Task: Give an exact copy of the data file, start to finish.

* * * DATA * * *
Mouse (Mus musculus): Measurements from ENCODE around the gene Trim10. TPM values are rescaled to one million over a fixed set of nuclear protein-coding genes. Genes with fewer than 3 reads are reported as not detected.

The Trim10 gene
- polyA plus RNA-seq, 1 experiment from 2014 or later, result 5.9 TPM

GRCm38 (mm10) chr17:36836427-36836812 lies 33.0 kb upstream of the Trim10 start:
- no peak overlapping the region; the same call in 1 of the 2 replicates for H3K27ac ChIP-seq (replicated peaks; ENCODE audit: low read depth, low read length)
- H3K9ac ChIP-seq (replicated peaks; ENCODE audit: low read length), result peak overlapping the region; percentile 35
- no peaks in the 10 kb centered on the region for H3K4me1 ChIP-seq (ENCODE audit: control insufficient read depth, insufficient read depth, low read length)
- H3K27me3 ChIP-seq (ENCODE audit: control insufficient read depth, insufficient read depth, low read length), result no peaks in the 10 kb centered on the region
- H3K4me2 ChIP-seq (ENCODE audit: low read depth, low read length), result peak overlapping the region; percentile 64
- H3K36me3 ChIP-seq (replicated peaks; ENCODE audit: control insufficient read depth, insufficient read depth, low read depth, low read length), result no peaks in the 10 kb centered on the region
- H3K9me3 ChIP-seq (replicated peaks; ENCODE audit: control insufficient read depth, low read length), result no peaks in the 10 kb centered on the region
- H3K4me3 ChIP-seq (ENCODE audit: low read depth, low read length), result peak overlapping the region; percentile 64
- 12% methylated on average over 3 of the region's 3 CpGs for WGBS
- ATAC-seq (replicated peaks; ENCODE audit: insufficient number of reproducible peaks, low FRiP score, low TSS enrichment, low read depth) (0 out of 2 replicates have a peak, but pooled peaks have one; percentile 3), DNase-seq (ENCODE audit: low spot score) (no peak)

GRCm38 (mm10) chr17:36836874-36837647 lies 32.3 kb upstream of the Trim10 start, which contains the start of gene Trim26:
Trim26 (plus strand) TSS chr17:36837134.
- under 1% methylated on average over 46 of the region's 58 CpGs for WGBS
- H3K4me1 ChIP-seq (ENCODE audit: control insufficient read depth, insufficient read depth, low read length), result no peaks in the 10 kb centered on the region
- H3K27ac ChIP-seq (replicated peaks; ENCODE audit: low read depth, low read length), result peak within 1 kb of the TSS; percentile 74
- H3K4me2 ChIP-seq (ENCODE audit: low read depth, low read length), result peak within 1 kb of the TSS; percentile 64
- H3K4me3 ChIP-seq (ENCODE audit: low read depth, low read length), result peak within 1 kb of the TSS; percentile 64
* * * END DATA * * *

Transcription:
Mouse (Mus musculus): Measurements from ENCODE around the gene Trim10. TPM values are rescaled to one million over a fixed set of nuclear protein-coding genes. Genes with fewer than 3 reads are reported as not detected.

The Trim10 gene
- polyA plus RNA-seq, 1 experiment from 2014 or later, result 5.9 TPM

GRCm38 (mm10) chr17:36836427-36836812 lies 33.0 kb upstream of the Trim10 start:
- no peak overlapping the region; the same call in 1 of the 2 replicates for H3K27ac ChIP-seq (replicated peaks; ENCODE audit: low read depth, low read length)
- H3K9ac ChIP-seq (replicated peaks; ENCODE audit: low read length), result peak overlapping the region; percentile 35
- no peaks in the 10 kb centered on the region for H3K4me1 ChIP-seq (ENCODE audit: control insufficient read depth, insufficient read depth, low read length)
- H3K27me3 ChIP-seq (ENCODE audit: control insufficient read depth, insufficient read depth, low read length), result no peaks in the 10 kb centered on the region
- H3K4me2 ChIP-seq (ENCODE audit: low read depth, low read length), result peak overlapping the region; percentile 64
- H3K36me3 ChIP-seq (replicated peaks; ENCODE audit: control insufficient read depth, insufficient read depth, low read depth, low read length), result no peaks in the 10 kb centered on the region
- H3K9me3 ChIP-seq (replicated peaks; ENCODE audit: control insufficient read depth, low read length), result no peaks in the 10 kb centered on the region
- H3K4me3 ChIP-seq (ENCODE audit: low read depth, low read length), result peak overlapping the region; percentile 64
- 12% methylated on average over 3 of the region's 3 CpGs for WGBS
- ATAC-seq (replicated peaks; ENCODE audit: insufficient number of reproducible peaks, low FRiP score, low TSS enrichment, low read depth) (0 out of 2 replicates have a peak, but pooled peaks have one; percentile 3), DNase-seq (ENCODE audit: low spot score) (no peak)

GRCm38 (mm10) chr17:36836874-36837647 lies 32.3 kb upstream of the Trim10 start, which contains the start of gene Trim26:
Trim26 (plus strand) TSS chr17:36837134.
- under 1% methylated on average over 46 of the region's 58 CpGs for WGBS
- H3K4me1 ChIP-seq (ENCODE audit: control insufficient read depth, insufficient read depth, low read length), result no peaks in the 10 kb centered on the region
- H3K27ac ChIP-seq (replicated peaks; ENCODE audit: low read depth, low read length), result peak within 1 kb of the TSS; percentile 74
- H3K4me2 ChIP-seq (ENCODE audit: low read depth, low read length), result peak within 1 kb of the TSS; percentile 64
- H3K4me3 ChIP-seq (ENCODE audit: low read depth, low read length), result peak within 1 kb of the TSS; percentile 64